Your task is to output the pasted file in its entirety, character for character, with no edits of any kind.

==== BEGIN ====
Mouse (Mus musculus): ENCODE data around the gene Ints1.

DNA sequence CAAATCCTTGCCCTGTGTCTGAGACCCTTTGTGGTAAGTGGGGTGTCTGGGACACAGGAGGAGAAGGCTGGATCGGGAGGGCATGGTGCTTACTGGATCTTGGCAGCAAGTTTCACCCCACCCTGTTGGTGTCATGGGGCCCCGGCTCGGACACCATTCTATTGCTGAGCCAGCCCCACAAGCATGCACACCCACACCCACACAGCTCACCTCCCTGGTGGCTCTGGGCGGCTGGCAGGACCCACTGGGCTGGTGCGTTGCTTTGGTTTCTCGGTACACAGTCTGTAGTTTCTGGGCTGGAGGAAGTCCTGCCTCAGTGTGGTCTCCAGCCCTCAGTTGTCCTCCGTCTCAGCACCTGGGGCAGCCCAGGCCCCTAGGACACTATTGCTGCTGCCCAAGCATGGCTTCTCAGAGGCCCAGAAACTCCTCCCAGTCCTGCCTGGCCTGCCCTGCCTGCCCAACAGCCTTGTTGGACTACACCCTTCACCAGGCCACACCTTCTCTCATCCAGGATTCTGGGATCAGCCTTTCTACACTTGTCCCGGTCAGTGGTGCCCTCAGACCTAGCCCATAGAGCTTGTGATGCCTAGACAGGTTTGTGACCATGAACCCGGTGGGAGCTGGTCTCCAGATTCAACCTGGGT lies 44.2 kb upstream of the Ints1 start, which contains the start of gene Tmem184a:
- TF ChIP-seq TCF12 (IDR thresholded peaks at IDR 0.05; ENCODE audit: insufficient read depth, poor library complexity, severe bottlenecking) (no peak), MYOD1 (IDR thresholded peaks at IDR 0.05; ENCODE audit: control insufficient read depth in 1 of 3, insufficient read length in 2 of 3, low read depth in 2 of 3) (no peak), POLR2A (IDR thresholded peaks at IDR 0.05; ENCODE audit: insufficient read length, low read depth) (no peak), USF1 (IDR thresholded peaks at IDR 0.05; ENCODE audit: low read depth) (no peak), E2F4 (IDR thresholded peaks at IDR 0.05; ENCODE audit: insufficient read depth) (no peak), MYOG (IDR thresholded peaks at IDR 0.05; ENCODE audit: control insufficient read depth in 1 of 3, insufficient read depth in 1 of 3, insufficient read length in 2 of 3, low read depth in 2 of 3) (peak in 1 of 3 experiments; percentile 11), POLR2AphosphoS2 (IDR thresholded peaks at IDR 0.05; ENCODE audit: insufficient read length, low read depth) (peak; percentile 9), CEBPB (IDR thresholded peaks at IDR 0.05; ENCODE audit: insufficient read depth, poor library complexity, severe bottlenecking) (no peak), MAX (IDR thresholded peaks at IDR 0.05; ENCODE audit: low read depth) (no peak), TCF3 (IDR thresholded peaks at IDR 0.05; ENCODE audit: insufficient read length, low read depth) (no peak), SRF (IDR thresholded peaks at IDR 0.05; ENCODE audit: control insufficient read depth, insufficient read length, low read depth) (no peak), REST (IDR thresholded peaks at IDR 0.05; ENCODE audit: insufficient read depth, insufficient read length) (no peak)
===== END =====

Mouse (Mus musculus): ENCODE data around the gene Ints1.

DNA sequence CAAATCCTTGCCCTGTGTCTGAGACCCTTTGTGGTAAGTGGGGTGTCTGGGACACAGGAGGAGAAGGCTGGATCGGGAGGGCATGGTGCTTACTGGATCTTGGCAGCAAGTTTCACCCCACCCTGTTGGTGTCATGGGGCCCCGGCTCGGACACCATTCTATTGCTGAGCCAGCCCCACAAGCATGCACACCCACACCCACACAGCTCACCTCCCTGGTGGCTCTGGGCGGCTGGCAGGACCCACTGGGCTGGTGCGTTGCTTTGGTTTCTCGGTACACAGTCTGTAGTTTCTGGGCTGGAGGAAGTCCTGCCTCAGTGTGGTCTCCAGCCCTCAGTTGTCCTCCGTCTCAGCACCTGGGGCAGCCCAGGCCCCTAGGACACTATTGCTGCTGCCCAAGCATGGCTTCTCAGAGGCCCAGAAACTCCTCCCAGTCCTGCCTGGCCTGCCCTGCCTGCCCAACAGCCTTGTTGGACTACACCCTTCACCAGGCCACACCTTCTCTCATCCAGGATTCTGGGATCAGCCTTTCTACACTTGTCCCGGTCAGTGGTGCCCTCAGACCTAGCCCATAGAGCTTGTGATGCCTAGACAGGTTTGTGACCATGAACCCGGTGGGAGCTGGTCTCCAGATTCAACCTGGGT lies 44.2 kb upstream of the Ints1 start, which contains the start of gene Tmem184a:
- TF ChIP-seq TCF12 (IDR thresholded peaks at IDR 0.05; ENCODE audit: insufficient read depth, poor library complexity, severe bottlenecking) (no peak), MYOD1 (IDR thresholded peaks at IDR 0.05; ENCODE audit: control insufficient read depth in 1 of 3, insufficient read length in 2 of 3, low read depth in 2 of 3) (no peak), POLR2A (IDR thresholded peaks at IDR 0.05; ENCODE audit: insufficient read length, low read depth) (no peak), USF1 (IDR thresholded peaks at IDR 0.05; ENCODE audit: low read depth) (no peak), E2F4 (IDR thresholded peaks at IDR 0.05; ENCODE audit: insufficient read depth) (no peak), MYOG (IDR thresholded peaks at IDR 0.05; ENCODE audit: control insufficient read depth in 1 of 3, insufficient read depth in 1 of 3, insufficient read length in 2 of 3, low read depth in 2 of 3) (peak in 1 of 3 experiments; percentile 11), POLR2AphosphoS2 (IDR thresholded peaks at IDR 0.05; ENCODE audit: insufficient read length, low read depth) (peak; percentile 9), CEBPB (IDR thresholded peaks at IDR 0.05; ENCODE audit: insufficient read depth, poor library complexity, severe bottlenecking) (no peak), MAX (IDR thresholded peaks at IDR 0.05; ENCODE audit: low read depth) (no peak), TCF3 (IDR thresholded peaks at IDR 0.05; ENCODE audit: insufficient read length, low read depth) (no peak), SRF (IDR thresholded peaks at IDR 0.05; ENCODE audit: control insufficient read depth, insufficient read length, low read depth) (no peak), REST (IDR thresholded peaks at IDR 0.05; ENCODE audit: insufficient read depth, insufficient read length) (no peak)